The peach was so big, the woman figured that she could take a bite out of it and her old far-sighted husband would not notice. So, she took a bite, then two. Then one more; why not? She magically transformed into her younger self.

When her husband came home he was shocked. Not only was his wife younger, but she didn’t even bother to finish doing the laundry. She explained to her husband how she found the peach and how it had made her younger.

I got 3 portions of magic peach.

The Husband was not buying this nonsense. He was a bit upset. He had no clean clothes to change into after a hard day’s work and it turns out his wife was gorging herself on free “magic” peach without him. But hey, there’s free peach! He took a bite.

I look years younger when you don’t focus the camera properly.

Magically the husband also turned into his younger self. Now that the couple were younger and had better vision, they could see how hot they had become. High on magic peach, they lustfully took their little two person party to the bedroom for the best sex they had had in years.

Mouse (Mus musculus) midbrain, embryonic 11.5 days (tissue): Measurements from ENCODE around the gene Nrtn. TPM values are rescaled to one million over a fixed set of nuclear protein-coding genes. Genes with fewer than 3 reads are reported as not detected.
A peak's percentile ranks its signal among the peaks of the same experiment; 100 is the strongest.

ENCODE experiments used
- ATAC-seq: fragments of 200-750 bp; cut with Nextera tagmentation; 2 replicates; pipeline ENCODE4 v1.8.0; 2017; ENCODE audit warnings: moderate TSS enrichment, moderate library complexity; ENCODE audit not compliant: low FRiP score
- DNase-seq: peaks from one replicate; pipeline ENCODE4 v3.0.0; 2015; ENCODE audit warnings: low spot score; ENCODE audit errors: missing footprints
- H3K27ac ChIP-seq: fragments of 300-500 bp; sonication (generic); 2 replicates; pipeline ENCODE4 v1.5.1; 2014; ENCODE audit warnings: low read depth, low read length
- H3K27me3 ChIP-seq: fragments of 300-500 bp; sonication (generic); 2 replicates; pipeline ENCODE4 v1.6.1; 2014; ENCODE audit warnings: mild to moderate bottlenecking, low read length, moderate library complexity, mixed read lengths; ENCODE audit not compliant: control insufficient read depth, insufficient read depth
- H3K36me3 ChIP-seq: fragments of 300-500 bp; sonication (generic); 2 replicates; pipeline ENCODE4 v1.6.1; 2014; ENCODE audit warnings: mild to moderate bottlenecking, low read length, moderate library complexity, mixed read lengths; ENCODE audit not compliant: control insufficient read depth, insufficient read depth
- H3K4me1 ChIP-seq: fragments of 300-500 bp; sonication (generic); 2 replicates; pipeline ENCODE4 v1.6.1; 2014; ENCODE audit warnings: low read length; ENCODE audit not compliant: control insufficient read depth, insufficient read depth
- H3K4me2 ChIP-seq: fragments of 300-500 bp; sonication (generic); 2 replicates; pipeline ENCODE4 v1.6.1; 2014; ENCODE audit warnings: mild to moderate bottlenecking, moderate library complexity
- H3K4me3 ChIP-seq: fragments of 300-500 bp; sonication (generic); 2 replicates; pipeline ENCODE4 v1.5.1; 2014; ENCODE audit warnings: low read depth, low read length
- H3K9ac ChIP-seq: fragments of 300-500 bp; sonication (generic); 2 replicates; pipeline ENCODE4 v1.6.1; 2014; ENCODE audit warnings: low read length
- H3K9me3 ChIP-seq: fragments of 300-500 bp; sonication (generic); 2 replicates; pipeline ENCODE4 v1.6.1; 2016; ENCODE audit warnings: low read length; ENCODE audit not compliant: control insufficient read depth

ummm…

Nine months later the old, now young couple had a baby boy. They named him Momotaro, peach boy. Hey, it’s better than naming him Viagra boy!

Momotaro grew up to be a strong magical boy who travelled the world, I mean Japan, doing good deeds. He would eventually befriend a dog, a monkey, and a bird. This really broke his mother’s heart because Momotaro would never “just find a nice girl to make grandbabies.”

Home of the Demon

One of the good deeds happened right here in Okayama prefecture. There was a prince who lived in a Korean-styled castle on top of a mountain. He was a terrible prince and did terrible prince things. Like… he umm, he wouldn’t… umm. He was just a bad guy. His name was Ura, a terrible name. Everyone called him a demon.

The demon is up there?

So the villagers asked Momotaro and his animal friends to fight the demon for them. And, Momotaro said, “Sure why not? It’s not like I have a girlfriend or anything. I’ll do it!” So he climbed up some stairs on a mountain and went into a cave that looked like a big vagina and beat up a demon prince.

Wait a minute!

The villagers were so happy they had a barbeque feast and they did not invite the demon. But, somehow he showed up anyway…

(This is more or less how the story goes…)

All Pictures


 

Japan
(日本)
(Nippon)

How to get there: